I don’t care if they go out in the first round; Team Secret banding together to drag Team Liquid down to the Loser’s Bracket at The International 6 made them champions in my book. You should have seen the stupid grin on my face. Actually it looked a lot like the stupid grin on Arteezy’s face:
Yes, they lost 8 games in a row. Yes, they are now staring down the barrel of a tied-for-last-place scenario. But Ancients be damned if they weren’t, in this particular moment, having a grand old time.
Unlike Justin, I, uh, do not care for Team Secret. Yeah, that’s probably the most charitable way to put it. Excepting BuLba (because #TarheelNation, y’all), that whole team can wallow in hot garbage. But one man’s trash is another man’s treasure, and one team’s elimination is another’s advancement. So I will, in fact, look forward to seeing Team Secret
crumple take on LGD in the biggest single game of either team’s career.
In fact, coming out of the group stages, one of the biggest stories of The International 6 is just how many once-assumed-to-be-elite teams will face elimination in best-of-one matches later today. There are a lot of potential heartbreakers here—I’ll be sad to see the loss of either Fnatic and Escape Gaming (even if the latter has never really felt like anything more than a pick up group of popular free agents)—but no elimination match is dreaded more than Team Liquid vs. Na`Vi.
Part of why that match is so hotly anticipated and anxiety-inducing is that both teams were expected to do much better in the group stages than they did; Team Liquid has been widely considered the best team in the world for much of 2016, and Na`Vi came into TI6 hot off a victory at StarLadder. It’s hard to imagine just how frustrated both teams must be. But, of course, only one will go on to the next round of the loser’s bracket (and that winner will have the dubious honor of facing the loser of Evil Geniuses and Newbee’s impending clash).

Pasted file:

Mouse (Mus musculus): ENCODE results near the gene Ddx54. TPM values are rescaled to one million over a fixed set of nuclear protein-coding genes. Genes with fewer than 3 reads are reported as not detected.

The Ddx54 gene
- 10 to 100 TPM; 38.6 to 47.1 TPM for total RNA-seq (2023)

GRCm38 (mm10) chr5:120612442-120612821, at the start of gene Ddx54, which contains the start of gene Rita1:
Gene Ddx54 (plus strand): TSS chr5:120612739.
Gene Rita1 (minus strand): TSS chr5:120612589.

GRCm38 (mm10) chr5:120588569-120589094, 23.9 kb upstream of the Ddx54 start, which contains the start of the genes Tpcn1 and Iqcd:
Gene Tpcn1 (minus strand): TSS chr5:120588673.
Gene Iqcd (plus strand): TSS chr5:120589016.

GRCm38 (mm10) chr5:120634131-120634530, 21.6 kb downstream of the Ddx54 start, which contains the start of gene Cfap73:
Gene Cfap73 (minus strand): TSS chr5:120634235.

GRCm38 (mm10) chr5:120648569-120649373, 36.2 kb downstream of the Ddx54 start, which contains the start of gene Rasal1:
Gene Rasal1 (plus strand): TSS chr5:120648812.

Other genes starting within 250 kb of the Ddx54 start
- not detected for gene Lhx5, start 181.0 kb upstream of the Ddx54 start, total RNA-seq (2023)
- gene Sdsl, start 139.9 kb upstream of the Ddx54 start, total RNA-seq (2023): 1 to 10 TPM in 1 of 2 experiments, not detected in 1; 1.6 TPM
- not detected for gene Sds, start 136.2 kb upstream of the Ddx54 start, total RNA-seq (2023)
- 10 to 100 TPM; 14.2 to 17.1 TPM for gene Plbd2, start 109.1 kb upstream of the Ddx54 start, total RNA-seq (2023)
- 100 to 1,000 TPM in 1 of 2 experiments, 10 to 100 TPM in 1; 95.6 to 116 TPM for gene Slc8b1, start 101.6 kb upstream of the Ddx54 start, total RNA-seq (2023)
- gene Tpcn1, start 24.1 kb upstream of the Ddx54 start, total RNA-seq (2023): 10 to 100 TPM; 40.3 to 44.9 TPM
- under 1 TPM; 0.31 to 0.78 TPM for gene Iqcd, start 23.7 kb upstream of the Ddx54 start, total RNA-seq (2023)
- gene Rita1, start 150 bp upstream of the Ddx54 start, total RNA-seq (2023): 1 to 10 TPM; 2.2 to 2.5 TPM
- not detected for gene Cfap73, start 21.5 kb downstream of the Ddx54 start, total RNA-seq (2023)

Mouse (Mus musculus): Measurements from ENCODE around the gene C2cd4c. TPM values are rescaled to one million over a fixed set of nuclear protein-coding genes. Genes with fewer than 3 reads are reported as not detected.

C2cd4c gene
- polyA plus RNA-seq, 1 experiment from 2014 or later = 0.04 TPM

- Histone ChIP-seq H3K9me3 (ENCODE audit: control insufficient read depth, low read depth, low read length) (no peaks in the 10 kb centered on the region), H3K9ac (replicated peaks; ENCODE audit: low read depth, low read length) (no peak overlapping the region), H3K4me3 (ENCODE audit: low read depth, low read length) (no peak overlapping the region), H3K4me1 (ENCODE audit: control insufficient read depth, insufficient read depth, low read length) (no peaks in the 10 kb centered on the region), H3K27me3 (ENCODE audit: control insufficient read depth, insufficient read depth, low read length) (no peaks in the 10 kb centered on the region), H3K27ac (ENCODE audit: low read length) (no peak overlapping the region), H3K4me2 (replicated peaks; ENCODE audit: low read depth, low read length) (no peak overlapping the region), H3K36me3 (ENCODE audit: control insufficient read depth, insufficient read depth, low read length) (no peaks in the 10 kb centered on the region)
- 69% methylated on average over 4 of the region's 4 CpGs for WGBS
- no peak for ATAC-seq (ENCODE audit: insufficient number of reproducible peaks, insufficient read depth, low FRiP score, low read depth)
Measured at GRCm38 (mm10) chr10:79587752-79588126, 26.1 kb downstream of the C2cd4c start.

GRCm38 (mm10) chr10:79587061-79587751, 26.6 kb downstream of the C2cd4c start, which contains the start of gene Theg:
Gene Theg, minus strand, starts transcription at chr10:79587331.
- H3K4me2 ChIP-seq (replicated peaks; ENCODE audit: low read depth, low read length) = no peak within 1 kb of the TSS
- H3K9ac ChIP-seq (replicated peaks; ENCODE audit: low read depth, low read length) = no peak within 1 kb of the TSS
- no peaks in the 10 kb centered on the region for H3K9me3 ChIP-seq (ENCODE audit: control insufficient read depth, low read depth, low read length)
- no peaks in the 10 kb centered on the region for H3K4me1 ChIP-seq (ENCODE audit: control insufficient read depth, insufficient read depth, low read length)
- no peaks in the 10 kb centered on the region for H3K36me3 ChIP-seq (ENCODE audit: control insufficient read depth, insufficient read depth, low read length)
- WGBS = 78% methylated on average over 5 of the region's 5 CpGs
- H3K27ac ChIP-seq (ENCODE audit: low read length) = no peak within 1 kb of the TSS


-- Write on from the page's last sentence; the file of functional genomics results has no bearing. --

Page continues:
It’s 12:30AM on the East Coast and my living room is lit up with the paddle-like sounds of Videoball. Tim Rogers, the game’s developer, is on screen as number108 in a 3v3 match. There’s no chatter on the stream or in chat, so the only sound is Jenn Frank’s smooth voice calling out when a goal is scored—”touch topper, double touchie, touchdown”—and the arcade pings whenever someone fires. The game is spectacularly frenetic in threes, and the teams appear fairly well balanced for a midnight pick up game. The team Tim Rogers is on, alternatively orange and then blue, manages to win the first three rounds before a shake up in the ranks unsettles him for two rounds. An orange team particularly adept at creating blocks, manages to thwart even the most determined shots.
Twitch reports that eight of us are watching the game, but in the silence of the chat stream it feels like I’m the only one.
This weekend’s Neo Star League playoffs proved just how volatile professional StarCraft II can be—the tournament included many of the same players from last week’s IEM Shanghai, but the brackets couldn’t have been more different. Neo Star League’s finals came down to a matchup between two players who were knocked out in the first round of IEM Shanghai: Team Liquid’s Jens “Snute” Aasgaard and Rye Esports’ Huang “Cyan” Min.
Snute took the tournament decisively—his Zergling, Baneling, and Ravager style of play bested all of his opponents; only Marc “uThermal” Schlappi, AT Gaming team member and IEM Shanghai winner, was able to take any maps off Snute in the playoffs. Maybe it’s a coincidence that neither of Snute’s Protoss opponents were able to snag a map away, but some are saying the ‘ling, bane, Ravager style is simply broken—especially against Protoss. I’m not going to pretend I can speak to balance issues in Legacy of the Void. I can’t (and I also don’t want to). But from what I saw, Snute really knew how to handle his units, and he deserved to take the crown. That surround on Cyan’s army in the finals? Ridiculous. In a good way.
Snute’s winnings—$22,500—pushed him into the top spot as the highest-earning non-Korean StarCraft II player, with a total of $250,805. A pretty impressive number for a StarCraft II player, unless you compare it to Dota 2’s The International 2016 prize pool. But hey, maybe we’ll get there one day. Especially if StarCraft HD turns out to be a real thing.
Next week we’ve got the 2016 WCS Summer Circuit Championship; we’ll see a lot of familiar names in the talent pool, but it’s likely there will be a new name in the champions spot, if things keep going the way they have been. For me, uThermal in particular has something to prove—if he wants to prove his IEM Shanghai win wasn’t a fluke, he’s going to have to show some impressive results in the Summer Circuit Championship.